Despite the obvious difference in size and spread, João is adamant that VdA remains very much the same firm that his father founded. “This is what I think is our main victory. If you look at the DNA it is the same. But it has obviously taken a lot of energy, from all of us.”


From the outside, some say the firm looks to have overcome the succession issue, which some Iberian contemporaries continue to struggle with.

“I think that we were fortunate with our founding fathers. The way they have actually paved the way for the current core group of partners. It has been extraordinary.”

He emphasises the relative youth of the current partnership, the majority of whom are in their 40s – “we are the youngest firm around", he says.

“If you talk to the senior partners they see eye to eye with the younger generation. There is no tension whatsoever. Everything is very clear, institutionally speaking. Our senior partners know very well what is going to happen in the next few years. The phasing out has been agreed. Everything is in place. We are very comfortable and they are very comfortable.”

Such an ease of operation, he says, has to be lived. It is not easy to explain. “This is not just lip service, we truly care about our people. It is something that you live every day.” In such an environment, the glue that binds the firm can only get stronger, and integration issues easier, believes João.

“I think that we now have the critical mass to make sure that things work by themselves. We have a formal integration programme – which everyone who joins has to go through. There is a lot of effort to help make people feel part of the team and if they don’t they have to go, that’s the way it works.”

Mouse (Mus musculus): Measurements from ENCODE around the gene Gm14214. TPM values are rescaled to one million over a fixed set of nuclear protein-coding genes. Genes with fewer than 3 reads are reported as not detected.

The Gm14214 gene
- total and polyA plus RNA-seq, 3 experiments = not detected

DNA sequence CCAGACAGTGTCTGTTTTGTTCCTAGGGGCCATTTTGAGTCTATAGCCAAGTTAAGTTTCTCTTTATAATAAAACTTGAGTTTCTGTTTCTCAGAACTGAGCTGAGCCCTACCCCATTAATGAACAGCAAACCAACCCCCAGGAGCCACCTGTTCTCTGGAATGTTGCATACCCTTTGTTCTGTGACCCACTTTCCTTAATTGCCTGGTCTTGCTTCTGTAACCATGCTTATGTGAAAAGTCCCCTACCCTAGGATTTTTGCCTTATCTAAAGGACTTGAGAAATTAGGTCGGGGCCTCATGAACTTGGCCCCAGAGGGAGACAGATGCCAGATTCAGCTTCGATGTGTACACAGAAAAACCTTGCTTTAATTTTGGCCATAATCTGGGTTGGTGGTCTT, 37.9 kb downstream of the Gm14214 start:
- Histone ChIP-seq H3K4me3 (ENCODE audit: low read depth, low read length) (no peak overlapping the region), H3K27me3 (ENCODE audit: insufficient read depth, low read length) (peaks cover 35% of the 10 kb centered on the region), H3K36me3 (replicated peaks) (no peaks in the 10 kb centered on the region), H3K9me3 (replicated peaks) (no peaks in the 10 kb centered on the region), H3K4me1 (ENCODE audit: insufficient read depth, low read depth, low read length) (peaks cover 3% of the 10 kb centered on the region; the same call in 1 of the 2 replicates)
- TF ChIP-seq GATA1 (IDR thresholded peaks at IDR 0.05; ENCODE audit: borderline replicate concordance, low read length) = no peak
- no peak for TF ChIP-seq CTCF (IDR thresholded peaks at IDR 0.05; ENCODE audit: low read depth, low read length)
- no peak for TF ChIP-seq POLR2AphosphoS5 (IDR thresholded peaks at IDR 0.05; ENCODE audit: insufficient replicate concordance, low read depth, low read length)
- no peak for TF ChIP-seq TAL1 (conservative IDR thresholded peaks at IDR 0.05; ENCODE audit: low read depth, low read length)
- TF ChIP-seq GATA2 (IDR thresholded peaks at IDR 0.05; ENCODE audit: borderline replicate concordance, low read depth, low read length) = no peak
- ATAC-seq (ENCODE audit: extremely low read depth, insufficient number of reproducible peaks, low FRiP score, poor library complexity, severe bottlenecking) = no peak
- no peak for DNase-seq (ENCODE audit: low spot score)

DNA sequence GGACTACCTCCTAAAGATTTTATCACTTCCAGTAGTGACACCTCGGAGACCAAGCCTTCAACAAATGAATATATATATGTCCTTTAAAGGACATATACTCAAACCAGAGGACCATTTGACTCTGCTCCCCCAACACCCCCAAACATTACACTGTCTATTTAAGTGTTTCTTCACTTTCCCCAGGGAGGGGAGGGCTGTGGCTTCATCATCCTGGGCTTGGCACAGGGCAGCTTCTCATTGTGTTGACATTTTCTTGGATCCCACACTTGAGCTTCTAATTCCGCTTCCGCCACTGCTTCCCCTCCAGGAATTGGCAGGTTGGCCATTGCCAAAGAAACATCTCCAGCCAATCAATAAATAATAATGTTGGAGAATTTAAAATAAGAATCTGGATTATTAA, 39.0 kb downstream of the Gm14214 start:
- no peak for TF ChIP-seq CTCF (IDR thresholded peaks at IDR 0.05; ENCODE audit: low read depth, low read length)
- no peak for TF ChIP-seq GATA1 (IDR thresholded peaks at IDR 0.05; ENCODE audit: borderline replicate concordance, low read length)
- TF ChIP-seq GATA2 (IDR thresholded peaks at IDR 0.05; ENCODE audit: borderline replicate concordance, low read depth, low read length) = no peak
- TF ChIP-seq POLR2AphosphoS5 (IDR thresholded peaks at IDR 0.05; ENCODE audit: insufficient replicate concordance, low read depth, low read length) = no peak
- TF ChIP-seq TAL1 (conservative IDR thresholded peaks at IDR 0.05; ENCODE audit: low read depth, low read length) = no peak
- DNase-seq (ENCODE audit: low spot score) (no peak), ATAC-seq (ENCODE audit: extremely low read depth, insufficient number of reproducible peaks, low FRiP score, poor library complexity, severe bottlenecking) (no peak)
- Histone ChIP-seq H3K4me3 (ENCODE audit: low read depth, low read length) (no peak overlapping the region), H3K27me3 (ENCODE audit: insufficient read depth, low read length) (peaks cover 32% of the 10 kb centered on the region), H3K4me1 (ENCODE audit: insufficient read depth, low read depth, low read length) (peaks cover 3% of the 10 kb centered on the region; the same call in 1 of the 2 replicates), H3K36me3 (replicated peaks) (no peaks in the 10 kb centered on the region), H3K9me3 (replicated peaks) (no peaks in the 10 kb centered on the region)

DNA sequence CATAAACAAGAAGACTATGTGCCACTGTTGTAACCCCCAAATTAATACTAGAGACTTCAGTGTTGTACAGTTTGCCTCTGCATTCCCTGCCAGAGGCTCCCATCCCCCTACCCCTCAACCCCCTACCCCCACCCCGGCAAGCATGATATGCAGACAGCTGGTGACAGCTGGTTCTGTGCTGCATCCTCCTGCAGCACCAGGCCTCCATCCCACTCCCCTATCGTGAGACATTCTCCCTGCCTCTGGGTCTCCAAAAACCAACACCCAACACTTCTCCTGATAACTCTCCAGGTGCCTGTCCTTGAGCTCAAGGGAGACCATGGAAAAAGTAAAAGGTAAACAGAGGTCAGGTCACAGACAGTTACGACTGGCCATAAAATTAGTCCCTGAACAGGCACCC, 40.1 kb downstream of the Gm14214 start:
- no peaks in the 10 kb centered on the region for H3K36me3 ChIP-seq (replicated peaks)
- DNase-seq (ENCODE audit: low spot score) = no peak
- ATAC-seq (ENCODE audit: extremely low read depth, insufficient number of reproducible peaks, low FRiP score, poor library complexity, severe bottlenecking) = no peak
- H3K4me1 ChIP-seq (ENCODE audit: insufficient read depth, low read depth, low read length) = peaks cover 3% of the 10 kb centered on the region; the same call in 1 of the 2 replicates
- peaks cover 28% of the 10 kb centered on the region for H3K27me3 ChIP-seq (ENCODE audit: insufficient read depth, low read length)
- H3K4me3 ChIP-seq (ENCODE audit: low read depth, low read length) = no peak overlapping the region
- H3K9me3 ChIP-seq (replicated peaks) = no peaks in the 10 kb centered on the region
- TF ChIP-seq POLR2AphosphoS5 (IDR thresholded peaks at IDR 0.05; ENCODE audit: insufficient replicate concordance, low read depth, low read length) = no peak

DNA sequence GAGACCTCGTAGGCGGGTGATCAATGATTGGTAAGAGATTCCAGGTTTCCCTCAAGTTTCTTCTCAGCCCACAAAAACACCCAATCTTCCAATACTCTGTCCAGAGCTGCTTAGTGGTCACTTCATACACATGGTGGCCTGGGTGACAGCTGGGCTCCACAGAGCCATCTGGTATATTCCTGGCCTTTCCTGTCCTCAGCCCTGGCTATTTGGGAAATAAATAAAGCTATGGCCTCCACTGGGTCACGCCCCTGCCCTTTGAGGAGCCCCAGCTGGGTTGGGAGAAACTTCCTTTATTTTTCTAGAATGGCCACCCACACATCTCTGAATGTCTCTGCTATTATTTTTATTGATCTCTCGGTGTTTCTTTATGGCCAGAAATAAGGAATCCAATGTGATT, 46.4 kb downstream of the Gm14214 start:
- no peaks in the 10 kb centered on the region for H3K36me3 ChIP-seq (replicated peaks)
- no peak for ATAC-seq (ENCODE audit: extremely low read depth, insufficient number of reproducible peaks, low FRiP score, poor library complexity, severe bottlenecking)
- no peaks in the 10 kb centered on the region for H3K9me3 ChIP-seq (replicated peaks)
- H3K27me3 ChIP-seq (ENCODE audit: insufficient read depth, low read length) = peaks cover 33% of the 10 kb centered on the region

Growth emphasis

Vieira de Almeida’s growth in recent years is clearly impressive. The firm has virtually doubled in size in the last five years, prompting it to move offices twice.

Such a trajectory clearly requires strong management and foresight – despite further growth plans, VdA intends to stay in its new offices for the foreseeable future. “Work keeps coming in, and the number of lawyers is going up, so we have had to make sure that the support systems are already in place,” says João.

Managing the growth he admits takes up a large proportion of his time. “It has been a very demanding exercise – but as we have done this our focus has been that this firm must continue to be very cohesive, and strong from the cultural standpoint.”